Wish I’d had a camera at the time but a cartoon will have to suffice, representing two actual incomplete rainbows that stop in midair where they meet, lit only by a setting sun.
This seemed so paradoxical, I honestly wondered if it was a dream. After all, on a normal rainbow with two arches, the arcs do not touch and the larger one is very much fainter with a reversed spectrum. The arches schematized here were indeed accompanied by typically-faint concentric larger arcs that also stopped abruptly where they, too, met, exactly above the main meeting point.
Being awake, as it turned out, I discovered the simple explanation for this, related to an often-subtle and less dramatic everyday phenomenon that is readily understandable in nonscientific terms. I had enough information at the time to solve this like a puzzle, though, and now you do too.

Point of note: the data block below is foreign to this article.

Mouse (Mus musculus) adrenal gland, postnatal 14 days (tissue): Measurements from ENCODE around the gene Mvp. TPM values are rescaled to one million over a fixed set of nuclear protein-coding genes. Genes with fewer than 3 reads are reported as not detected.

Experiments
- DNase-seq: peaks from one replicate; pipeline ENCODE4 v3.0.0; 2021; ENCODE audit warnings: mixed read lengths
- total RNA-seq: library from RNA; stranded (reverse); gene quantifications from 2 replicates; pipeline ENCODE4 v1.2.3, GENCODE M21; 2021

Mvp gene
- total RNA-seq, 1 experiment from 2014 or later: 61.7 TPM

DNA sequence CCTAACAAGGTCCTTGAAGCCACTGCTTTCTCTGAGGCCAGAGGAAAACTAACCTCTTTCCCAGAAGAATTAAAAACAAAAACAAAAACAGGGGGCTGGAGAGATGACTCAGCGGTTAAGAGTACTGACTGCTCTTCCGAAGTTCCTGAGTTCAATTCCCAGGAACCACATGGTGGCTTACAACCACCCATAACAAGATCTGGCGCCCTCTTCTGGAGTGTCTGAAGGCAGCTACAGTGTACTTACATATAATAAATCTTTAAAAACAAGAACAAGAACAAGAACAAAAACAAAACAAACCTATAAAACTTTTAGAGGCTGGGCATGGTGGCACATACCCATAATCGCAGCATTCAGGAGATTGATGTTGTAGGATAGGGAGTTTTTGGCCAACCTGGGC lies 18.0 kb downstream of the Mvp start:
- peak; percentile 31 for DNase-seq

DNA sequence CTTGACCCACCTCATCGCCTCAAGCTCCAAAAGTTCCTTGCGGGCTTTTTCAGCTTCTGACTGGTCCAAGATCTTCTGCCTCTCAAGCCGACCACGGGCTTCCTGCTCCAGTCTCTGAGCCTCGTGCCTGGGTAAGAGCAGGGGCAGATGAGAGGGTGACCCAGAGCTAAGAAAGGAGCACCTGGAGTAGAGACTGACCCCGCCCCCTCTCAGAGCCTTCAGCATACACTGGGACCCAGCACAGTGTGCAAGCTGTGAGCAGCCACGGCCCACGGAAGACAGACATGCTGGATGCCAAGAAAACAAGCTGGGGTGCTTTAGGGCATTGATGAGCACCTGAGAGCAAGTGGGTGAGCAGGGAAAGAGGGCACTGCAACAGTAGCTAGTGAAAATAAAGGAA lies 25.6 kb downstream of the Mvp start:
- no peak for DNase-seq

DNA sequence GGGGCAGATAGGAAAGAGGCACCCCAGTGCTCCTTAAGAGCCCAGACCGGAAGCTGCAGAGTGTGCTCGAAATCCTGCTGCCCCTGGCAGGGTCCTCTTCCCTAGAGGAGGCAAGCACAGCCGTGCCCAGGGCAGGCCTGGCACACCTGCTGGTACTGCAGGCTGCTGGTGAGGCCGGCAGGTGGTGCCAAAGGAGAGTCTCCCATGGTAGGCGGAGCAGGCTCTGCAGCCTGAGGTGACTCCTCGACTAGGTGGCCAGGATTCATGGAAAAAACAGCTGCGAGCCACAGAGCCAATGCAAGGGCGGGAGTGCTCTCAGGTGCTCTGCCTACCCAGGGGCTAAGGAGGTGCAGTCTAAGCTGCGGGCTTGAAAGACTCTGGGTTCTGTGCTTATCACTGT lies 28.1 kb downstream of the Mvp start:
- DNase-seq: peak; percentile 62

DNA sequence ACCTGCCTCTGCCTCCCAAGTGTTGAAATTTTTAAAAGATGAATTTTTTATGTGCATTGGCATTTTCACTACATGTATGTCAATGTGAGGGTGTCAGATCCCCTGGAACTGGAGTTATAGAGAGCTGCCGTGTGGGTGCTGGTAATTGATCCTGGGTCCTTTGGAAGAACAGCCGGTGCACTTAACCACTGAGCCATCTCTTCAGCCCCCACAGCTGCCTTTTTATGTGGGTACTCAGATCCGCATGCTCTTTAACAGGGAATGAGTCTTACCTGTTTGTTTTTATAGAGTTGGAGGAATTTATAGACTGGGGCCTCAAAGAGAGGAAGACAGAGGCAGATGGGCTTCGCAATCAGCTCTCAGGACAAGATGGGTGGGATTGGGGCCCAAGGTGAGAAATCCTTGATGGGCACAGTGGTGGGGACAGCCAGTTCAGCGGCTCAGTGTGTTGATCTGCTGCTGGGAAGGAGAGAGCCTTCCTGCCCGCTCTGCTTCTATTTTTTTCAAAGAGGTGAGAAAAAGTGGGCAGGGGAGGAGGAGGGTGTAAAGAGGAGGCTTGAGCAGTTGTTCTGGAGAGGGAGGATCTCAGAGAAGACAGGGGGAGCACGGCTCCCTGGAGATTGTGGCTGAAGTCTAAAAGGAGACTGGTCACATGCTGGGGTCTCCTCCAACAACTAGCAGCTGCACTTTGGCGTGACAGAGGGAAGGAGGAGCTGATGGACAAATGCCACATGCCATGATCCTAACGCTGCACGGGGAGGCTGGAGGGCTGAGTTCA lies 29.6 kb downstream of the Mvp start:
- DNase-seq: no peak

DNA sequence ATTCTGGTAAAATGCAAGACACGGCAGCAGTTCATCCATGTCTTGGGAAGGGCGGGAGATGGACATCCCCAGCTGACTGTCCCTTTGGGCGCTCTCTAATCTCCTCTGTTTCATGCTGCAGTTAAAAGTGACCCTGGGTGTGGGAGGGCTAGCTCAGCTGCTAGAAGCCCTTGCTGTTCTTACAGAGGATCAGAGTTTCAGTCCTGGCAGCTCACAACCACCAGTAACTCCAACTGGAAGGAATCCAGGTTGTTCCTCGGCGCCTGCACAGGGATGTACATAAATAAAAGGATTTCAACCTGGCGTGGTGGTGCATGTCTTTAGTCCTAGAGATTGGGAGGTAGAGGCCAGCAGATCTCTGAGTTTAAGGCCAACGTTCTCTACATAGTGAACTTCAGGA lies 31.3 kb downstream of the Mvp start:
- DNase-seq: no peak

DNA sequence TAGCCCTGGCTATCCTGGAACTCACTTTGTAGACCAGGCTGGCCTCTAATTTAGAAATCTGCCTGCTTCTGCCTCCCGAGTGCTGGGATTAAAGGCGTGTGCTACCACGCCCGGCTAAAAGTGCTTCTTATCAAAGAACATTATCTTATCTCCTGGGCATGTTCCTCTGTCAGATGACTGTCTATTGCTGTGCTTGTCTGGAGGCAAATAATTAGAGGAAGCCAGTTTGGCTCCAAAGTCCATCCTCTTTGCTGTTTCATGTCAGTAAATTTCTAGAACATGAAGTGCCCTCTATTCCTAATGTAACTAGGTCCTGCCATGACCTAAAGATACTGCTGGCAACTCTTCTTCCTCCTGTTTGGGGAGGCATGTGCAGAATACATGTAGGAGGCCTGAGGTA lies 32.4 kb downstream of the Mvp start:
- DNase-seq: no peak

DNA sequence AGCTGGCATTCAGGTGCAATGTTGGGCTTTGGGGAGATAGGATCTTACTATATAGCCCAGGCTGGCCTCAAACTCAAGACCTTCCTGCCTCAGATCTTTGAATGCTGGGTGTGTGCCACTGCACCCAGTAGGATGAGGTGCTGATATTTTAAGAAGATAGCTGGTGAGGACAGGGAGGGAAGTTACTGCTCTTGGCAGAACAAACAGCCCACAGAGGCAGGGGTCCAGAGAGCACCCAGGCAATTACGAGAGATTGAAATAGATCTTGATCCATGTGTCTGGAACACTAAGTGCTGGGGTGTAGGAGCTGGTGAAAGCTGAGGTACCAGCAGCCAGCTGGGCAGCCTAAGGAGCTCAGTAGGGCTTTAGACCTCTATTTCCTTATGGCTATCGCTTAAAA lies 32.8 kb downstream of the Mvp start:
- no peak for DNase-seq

What was that simple explanation for this odd pair of rainbows?
Notes. Only air was between the point of view and these rainbows. The less complete rainbow, to the right, is slightly brighter and both arches brighten the air directly below them. The picture has been revised to more clearly represent how the rainbows end at slightly different places, muddled by their overlap.   The larger arch ends a little to left (and slightly up) from where the smaller arch ends.   The rainbows were not as thick as depicted (none are) and had further characteristic features that scientific photography would reveal to extend a vertical pattern of similar meeting points.   Safe to guess that this effect was not observed by humans more than a century or two ago, although tiny animals may have experienced it over the course of eons.   Some details of the real-life story have been altered in an attempt to stymie internet searches.
Here is an added diagram meant to emphasize that the position of a rainbow depends on the direction of incoming sunlight and that the size and distance of any rainbow are intrinsically ambiguous because the mist that creates a rainbow is rarely at a single distance and the resulting image occupies the same portion of the visual field regardless of actual distances to individual mist droplets. More information can be found all over the internet, such as Wikipedia and (less laboriously) earthsky.org.